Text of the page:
Bird Behavior Whats New
Scientists reveal how certain sparrows and warblers adapt to survive and prosper
THE AVIAN WORLD never stops providing scientists new examples of the amazing ways animals adapt to survive and prosper. Here are just two recent discoveries.
Sleep-deprived sparrows: Among many mysteries surrounding the epic biannual journeys of migratory songbirds is how the birds accomplish this feat while getting little, if any, sleep. Some scientists had suggested that, like sleepwalking people, the animals could be operating with only parts of their brains awake. But when University of Wisconsin biologists measured the brain waves of white-crowned sparrows during migration season, they found that the birds' brains not only are fully active, but that sleep-deprived sparrows perform as well on cognitive tests as they do other times of year when they get three times more sleep.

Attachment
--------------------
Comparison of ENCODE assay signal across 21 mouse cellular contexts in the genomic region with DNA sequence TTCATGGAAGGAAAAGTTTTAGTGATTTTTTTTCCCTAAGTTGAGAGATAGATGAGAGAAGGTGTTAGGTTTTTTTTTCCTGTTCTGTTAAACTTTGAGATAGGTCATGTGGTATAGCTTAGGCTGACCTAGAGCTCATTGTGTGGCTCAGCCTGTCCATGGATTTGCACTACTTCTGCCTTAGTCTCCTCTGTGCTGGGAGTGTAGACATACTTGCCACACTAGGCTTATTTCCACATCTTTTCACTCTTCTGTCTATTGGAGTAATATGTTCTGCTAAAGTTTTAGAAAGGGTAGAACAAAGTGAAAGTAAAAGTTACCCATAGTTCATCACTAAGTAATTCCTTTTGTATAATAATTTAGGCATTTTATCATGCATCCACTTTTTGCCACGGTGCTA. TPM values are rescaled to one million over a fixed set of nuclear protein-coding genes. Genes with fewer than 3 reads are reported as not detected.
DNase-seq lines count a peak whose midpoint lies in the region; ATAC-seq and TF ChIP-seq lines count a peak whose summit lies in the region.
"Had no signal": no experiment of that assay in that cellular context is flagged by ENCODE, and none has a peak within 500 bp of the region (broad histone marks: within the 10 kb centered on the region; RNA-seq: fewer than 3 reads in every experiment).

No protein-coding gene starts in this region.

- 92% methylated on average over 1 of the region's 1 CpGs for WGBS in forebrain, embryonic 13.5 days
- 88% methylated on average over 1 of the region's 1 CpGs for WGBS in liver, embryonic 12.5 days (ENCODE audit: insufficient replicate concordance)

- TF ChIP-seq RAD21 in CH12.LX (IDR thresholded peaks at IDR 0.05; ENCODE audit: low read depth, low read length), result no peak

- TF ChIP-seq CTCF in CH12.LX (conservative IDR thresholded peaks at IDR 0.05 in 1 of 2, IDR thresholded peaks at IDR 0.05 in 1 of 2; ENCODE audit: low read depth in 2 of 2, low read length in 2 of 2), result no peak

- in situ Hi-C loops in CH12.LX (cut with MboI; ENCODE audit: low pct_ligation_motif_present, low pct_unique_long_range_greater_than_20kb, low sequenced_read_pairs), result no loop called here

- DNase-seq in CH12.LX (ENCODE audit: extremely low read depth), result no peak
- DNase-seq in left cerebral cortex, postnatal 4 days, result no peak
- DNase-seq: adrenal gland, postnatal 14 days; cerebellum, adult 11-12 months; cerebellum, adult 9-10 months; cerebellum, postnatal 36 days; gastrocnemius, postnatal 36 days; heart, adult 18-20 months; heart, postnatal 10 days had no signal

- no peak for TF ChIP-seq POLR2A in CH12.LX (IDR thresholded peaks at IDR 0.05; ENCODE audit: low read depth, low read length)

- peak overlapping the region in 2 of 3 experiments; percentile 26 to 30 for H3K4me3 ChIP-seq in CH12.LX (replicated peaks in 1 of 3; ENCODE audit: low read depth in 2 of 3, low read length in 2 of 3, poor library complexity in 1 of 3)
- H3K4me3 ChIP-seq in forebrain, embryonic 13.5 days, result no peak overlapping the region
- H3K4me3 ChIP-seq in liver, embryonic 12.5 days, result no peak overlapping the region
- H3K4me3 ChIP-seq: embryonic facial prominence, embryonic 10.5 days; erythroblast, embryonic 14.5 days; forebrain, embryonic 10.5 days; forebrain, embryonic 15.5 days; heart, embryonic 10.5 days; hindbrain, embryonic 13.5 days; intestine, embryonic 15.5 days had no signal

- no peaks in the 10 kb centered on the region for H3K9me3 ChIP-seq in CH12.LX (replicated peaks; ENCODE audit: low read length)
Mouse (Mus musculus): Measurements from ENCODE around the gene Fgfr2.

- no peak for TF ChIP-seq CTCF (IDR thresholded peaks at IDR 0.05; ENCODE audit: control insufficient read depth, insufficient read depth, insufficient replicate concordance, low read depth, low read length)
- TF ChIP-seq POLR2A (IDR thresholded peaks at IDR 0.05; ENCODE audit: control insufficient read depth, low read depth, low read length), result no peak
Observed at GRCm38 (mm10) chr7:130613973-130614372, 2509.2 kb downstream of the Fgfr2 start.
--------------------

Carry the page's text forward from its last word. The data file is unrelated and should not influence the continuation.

Testosterone-crazed warblers: For many years, Townsend's warblers have been displacing closely related hermit warblers from the northwestern Douglas fir forests they share. The dominant species' aggressiveness may stem from higher levels of sex hormones--including testosterone--produced by Townsend's males, says Luke Butler, one of the University of Washington biologists who made the discovery. Already, hermits have been pushed out of British Columbia and Alaska, he says. "They are running out of places to go."